Crisis loosens Franco-German bond
- 24 April 2014
We're starting our election journey in France and Germany because these are the two countries in the European Union that matter most.
Sure, over the next few years there will be huge debate about Britain, and whether it stays in the EU or leaves. Britain remains an important power in Europe - one of the Big Three - but it has always been ambivalent.
That's why there has always been so much attention on the EU's "Franco-German motor". The Union works best when Paris and Berlin co-operate - and though they've tried to do that over the last few years, the eurozone crisis has exposed important flaws.
Most obviously, it's become apparent that Germany is the EU's predominant economic power. French dreams of parity are just that - dreams.
There's also been an important institutional shift in Brussels - with power moving away from the European Commission towards the member states in the European Council.
Put all that together, and Germany's central role in Europe is now clear. France is struggling to compete on all sorts of levels.
In foreign and defence policy, France and the UK still reign supreme. But the eurozone crisis has made the economy the defining issue of the last five years, and it is Germany that is pulling the strings.
After the European elections, the German government wants to take rapid strides towards a more centralised eurozone. The Finance Minister, Wolfgang Schaeuble, has spoken of the need to create a budget commissioner, with greater power to reject national budgets in the eurozone if member states don't stick to the rules.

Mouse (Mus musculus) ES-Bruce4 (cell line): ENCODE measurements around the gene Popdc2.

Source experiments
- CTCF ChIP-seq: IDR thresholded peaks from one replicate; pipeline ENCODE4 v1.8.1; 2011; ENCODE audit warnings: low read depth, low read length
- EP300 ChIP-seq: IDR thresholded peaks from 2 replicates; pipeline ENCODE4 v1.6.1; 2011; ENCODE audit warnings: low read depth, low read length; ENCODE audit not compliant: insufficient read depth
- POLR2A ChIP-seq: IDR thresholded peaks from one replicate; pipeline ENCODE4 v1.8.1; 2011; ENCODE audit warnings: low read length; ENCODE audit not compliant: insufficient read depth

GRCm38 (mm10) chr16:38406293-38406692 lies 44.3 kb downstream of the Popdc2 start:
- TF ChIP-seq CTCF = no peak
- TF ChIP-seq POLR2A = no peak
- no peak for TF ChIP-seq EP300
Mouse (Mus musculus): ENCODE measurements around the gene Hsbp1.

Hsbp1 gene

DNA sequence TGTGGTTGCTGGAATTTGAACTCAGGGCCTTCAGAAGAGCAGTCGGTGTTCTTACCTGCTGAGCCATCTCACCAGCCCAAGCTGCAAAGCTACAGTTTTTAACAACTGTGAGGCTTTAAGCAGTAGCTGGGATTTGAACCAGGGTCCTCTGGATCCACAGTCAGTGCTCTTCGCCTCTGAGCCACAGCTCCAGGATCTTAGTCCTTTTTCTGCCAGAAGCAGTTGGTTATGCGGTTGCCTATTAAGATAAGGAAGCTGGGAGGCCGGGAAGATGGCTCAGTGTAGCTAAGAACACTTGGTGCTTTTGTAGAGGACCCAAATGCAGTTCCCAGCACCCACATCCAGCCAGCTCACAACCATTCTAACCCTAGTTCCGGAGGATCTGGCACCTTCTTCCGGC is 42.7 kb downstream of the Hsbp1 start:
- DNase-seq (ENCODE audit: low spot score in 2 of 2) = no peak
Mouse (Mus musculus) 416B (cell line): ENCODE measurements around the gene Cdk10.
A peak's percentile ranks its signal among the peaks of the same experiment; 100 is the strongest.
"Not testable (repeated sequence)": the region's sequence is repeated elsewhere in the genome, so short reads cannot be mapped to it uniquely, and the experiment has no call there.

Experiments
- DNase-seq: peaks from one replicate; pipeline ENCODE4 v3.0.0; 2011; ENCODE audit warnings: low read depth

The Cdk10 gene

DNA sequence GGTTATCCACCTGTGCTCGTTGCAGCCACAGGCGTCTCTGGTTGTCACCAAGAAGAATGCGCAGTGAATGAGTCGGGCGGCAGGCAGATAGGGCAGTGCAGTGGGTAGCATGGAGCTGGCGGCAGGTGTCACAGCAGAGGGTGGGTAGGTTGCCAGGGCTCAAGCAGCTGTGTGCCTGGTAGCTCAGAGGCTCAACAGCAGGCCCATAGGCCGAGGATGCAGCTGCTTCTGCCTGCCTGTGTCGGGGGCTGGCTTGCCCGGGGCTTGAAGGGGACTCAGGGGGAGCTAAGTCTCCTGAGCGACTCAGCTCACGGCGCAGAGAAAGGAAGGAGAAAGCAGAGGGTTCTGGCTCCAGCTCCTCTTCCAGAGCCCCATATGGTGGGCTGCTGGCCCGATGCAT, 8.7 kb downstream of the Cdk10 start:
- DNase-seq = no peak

France has gone along with the German plan, but it remains far more cautious. It doesn't want outsiders telling it what to do.
The next European Parliament will have a view on all this. Many MEPs will welcome moves towards fiscal union, but if there are also more MEPs who are less receptive to Germany's specific economic vision for Europe that will matter.
Since the Lisbon Treaty came into force in 2009, the parliament has more power than ever before - more responsibility for passing new laws, more budgetary oversight, and the right to propose treaty changes.
It seems to be ready for a fight about the right to choose the next Commission president, as well.
Some member states find this newly assertive attitude more than a little frustrating. But even the largest of them know that they will need to keep the parliament "on-side" if they want to make progress.
And then of course there is a larger question: can politicians - whether in Paris or Berlin, Brussels or London - persuade the people they've been elected to serve that they are taking Europe in the right direction?